JOHN COLLINS will tell you the idea grew from seeing the same picture on several walls in the NHL offices. NBC's Jon Miller, the other man credited with creating the Winter Classic, remembers watching people wrapped like fur trappers in Edmonton way back in 2003 for an outdoor NHL game between the Oilers and Canadiens and thinking, "Yankee Stadium."
But the real heroes in the amazing growth of the Winter Classic reside not in the New York offices of Collins' NHL, or cross town in the offices at 30 Rock, where Miller is a vice president of sports. No, the real heroes are the Einsteins who first invented the concept of the Bowl Championship Series, then moved their most significant games off New Year's Day, or its legal holiday equivalent.
To a league seeking to infiltrate American culture, it was the equivalent of volunteering to serve a game misconduct. Collins, 50, had barely unpacked his boxes when Miller called him with this idea he had been sitting on since he got that glimpse of the 2003 Heritage Classic, played in Edmonton between the Oilers and Canadiens in late November amid temperatures barely over freezing. That's the picture Collins kept seeing on office walls, too, specifically that of NHL deputy commissioner Bill Daly.
"A celebration of the game," Collins said recently. "We wanted an event that was a celebration of all that is hockey . . . We've put a lot of effort into making it a celebration for all fans, to make it a big hockey holiday in the U.S. and in Canada and not just the towns involved."
NBC, which for 37 years had aired the Rose Bowl on that date and had a new contract with the NHL, was looking for some programming. Miller had pitched the idea to the league as far back as 2004, but it evaporated via labor strife and resistance from some owners. Collins' arrival breathed ice back into the idea, and it became a reality on Jan. 1, 2008, when the Buffalo Sabres and Pittsburgh Penguins met amid a snowstorm in Ralph Wilson Stadium.
It was pretty on television, a mess at ground level.
"The ultimate reality show," NHL commissioner Gary Bettman said.
The game had to be stopped to shovel off snow. Cracks appeared on the surface of what was then a rented rink. "There were a lot of uh-oh moments," Daly said. "If it was even 5 degrees warmer, all that snow would have been rain. We couldn't have played."
But it wasn't. That blizzard in Buffalo in the inaugural 2008 game between the Sabres and Penguins, anticipated before the game and delivered during it, stopped thumbs in mid-channel-surf click, creating instant credibility to the game's name, and a postgame buzz that excited those at the top of a league once scorned for its unyielding ways.
In an exclusive interview with three Daily News reporters in the NHL offices a few weeks ago, Bettman bristled at that description. Since that game, the NHL has staged successful and memorable Classics in Chicago, Boston and last year, Heinz Field in Pittsburgh, where rain pushed it from a day game into a cool sight under the lights. Ratings have increased with each one and the league has experienced unprecedented revenue growth.
"Take a look at what we've done with this game," said the commissioner. "Whether it was two referees or the four-on-four overtime, the shootout, or the rule changes we made coming out of the work stoppage. You know, we sometimes get stereotyped by traditional media in a certain way. But we are extraordinarily progressive. On the issue of concussions, going back to study groups as far back as 1997, this ownership group has been much more aggressive than they get credit for."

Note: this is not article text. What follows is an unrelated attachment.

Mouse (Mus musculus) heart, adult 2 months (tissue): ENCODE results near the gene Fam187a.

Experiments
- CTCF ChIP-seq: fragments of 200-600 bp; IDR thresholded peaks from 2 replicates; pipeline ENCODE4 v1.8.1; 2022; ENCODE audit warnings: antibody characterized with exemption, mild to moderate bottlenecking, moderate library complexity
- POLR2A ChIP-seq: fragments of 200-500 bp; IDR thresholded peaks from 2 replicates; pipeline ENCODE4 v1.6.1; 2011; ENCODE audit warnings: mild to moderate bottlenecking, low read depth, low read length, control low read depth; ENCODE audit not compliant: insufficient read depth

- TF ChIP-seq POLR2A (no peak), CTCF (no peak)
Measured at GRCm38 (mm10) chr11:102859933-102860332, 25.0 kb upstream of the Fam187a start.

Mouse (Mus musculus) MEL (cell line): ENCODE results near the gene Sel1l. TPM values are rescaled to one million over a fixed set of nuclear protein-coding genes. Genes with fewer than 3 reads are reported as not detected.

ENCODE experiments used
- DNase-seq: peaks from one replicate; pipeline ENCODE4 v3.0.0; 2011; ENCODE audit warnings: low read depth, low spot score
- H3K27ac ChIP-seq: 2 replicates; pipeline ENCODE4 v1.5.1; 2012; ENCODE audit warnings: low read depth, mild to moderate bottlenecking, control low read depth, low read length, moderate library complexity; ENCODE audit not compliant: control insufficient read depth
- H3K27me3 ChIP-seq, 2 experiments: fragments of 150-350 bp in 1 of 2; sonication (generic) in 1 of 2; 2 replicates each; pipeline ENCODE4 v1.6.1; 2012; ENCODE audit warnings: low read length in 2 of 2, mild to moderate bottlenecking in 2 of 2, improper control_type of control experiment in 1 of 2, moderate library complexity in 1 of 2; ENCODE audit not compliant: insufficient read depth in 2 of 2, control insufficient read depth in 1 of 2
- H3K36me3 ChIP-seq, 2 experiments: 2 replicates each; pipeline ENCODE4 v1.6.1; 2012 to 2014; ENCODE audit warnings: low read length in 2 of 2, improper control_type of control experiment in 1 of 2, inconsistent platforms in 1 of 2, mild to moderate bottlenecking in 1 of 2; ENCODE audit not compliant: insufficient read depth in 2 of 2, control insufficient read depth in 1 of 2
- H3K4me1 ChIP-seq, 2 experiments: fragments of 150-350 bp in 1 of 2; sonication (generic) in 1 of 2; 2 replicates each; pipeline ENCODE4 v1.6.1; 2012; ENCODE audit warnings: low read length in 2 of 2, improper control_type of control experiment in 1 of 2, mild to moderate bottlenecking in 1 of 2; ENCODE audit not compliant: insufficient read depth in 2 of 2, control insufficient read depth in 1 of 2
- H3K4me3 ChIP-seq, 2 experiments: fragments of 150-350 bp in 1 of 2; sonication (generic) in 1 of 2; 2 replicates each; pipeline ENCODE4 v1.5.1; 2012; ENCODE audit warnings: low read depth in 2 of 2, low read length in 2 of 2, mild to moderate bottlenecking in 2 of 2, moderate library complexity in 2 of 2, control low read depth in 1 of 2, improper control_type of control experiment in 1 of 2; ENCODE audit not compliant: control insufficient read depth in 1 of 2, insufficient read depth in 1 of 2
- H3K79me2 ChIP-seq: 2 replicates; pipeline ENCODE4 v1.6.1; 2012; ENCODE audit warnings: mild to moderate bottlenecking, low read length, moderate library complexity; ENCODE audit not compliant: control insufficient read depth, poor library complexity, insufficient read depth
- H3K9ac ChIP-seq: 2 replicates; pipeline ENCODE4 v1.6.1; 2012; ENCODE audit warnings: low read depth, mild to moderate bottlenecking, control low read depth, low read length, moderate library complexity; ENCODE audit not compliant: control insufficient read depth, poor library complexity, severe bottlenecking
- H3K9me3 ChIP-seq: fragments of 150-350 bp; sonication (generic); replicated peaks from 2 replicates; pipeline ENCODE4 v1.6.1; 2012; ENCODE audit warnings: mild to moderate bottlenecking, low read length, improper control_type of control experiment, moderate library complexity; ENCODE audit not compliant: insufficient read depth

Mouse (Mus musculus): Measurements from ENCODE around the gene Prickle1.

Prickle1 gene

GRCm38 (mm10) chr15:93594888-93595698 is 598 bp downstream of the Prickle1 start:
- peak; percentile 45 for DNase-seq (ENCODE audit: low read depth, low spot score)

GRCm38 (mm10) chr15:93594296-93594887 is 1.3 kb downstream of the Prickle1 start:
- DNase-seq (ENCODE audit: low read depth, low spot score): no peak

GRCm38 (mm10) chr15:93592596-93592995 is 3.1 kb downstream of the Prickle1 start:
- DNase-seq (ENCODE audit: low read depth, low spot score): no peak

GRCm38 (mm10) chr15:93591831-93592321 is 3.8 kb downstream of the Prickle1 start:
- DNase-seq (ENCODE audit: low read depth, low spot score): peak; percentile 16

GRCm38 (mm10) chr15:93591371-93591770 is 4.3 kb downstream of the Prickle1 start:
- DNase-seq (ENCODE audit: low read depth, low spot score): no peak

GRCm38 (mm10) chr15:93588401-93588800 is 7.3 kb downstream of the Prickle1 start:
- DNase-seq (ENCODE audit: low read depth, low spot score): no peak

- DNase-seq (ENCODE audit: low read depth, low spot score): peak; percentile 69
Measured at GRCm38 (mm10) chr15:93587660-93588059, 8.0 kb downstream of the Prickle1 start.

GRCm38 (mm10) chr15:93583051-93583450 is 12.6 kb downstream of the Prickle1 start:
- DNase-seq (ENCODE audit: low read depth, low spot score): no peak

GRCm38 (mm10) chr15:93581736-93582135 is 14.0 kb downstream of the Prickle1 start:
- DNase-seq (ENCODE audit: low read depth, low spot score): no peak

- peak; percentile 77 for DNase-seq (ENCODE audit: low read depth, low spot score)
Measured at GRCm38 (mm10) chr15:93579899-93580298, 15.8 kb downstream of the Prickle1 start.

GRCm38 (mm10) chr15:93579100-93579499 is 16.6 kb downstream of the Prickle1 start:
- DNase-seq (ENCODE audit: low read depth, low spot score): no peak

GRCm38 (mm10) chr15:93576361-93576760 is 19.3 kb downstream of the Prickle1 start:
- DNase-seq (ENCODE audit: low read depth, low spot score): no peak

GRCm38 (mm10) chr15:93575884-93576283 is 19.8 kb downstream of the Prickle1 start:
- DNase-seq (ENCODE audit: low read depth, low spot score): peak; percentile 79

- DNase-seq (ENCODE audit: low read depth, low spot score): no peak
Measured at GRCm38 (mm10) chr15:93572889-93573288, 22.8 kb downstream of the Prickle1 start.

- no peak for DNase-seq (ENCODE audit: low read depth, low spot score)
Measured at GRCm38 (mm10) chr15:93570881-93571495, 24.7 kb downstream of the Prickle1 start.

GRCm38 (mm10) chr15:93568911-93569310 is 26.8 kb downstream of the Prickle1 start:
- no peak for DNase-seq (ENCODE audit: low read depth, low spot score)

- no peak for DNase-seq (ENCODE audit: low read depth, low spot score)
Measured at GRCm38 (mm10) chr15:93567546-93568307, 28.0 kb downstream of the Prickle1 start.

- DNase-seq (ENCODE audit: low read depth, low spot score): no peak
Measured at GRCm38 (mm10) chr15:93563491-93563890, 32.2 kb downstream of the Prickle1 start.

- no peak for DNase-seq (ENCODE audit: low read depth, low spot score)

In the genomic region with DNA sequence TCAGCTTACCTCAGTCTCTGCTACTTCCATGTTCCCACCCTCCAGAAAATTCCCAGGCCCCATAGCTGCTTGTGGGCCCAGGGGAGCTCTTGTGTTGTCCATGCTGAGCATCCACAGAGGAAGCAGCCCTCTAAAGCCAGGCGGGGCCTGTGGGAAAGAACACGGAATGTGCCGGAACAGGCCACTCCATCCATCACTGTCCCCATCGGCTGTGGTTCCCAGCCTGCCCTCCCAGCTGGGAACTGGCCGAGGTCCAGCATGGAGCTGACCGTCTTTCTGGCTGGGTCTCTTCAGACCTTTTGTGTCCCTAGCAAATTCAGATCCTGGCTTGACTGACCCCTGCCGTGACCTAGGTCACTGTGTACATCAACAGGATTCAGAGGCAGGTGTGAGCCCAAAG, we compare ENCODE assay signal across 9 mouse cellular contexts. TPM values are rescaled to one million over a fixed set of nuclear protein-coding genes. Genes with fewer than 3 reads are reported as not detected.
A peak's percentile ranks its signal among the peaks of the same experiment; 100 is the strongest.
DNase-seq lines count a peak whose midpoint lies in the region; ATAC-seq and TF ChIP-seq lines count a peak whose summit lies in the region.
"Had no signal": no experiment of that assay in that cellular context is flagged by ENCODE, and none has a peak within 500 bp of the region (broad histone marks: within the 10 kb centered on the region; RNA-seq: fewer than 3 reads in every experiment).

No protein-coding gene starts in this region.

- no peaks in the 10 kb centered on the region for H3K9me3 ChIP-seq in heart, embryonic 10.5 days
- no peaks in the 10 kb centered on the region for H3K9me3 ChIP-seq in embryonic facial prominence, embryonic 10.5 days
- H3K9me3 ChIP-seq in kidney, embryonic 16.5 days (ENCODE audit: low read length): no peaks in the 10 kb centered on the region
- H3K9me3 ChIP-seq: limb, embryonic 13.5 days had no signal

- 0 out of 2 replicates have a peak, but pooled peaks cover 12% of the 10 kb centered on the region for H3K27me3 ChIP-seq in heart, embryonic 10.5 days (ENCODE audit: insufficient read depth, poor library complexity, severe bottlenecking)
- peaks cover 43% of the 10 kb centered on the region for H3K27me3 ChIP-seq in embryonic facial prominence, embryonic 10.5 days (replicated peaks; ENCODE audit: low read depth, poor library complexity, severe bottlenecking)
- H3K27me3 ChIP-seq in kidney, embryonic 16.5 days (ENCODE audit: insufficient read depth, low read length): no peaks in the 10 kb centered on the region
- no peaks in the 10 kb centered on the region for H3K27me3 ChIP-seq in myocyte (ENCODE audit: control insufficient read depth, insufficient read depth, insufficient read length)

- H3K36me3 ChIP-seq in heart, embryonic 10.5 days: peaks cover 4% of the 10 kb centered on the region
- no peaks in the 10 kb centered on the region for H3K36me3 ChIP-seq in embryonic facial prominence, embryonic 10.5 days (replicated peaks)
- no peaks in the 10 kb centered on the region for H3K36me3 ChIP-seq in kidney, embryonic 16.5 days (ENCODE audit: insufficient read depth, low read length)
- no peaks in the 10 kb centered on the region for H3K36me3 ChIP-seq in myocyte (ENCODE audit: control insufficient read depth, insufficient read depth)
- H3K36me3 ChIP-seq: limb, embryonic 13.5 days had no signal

Which explains why, when he was later asked if the event had changed the sport's image, "in your eyes," he shot back. "No, the question is, 'Has this event changed the sport's image in your eyes?' "
The answer is a resounding yes, of course. Once routinely criticized for a perceived lack of vision and copycat creativity, the NHL is perhaps the most progressive professional sports league these days. Its use of digital media, a marketing plan based on seasonal high points, all point to COO Collins, who came to the NHL in 2006 with a big reputation for big events, ideas and sponsorship deals worth an additional $1.9 billion.
While with NFL Films, Collins helped create "Hard Knocks," the precursor to HBO's riveting "24/7" series, which in the last two winters has featured the NHL's Winter Classic combatants. Like the Classic, the HBO series has won over even those most wary of its concept. Capitals general manager George McPhee told Bettman after last year's series that it was one of the best experiences he has ever had in all the time he's been in the game.
"And he's about as traditional as there is in the game," said Daly.
What McPhee discovered - what many fans, casual or otherwise have, too - is that hockey has under-told and undersold itself all these years. Through its infiltration into their inner sanctums and examination of its written and unwritten laws, the HBO series has dispelled the notion that its players are one-dimensional clichés. Or that those who operate it are either.
"In all honesty, I think this got bigger, faster than anybody could have predicted," Bettman said. "It was always going to be a big event, but the fact that we now own New Year's Day - or the legal holiday equivalent - I'm not sure anybody could have predicted that it would have catapulted that quickly. Which is really a testament to what the event has become. How it's been created, how it's been marketed and promoted and dressed up. And, maybe, to a little luck. The snow for the first one certainly didn't hurt."
"We still feel we can activate better," Collins said. "We still think we have room to grow to make this thing truly a hockey holiday."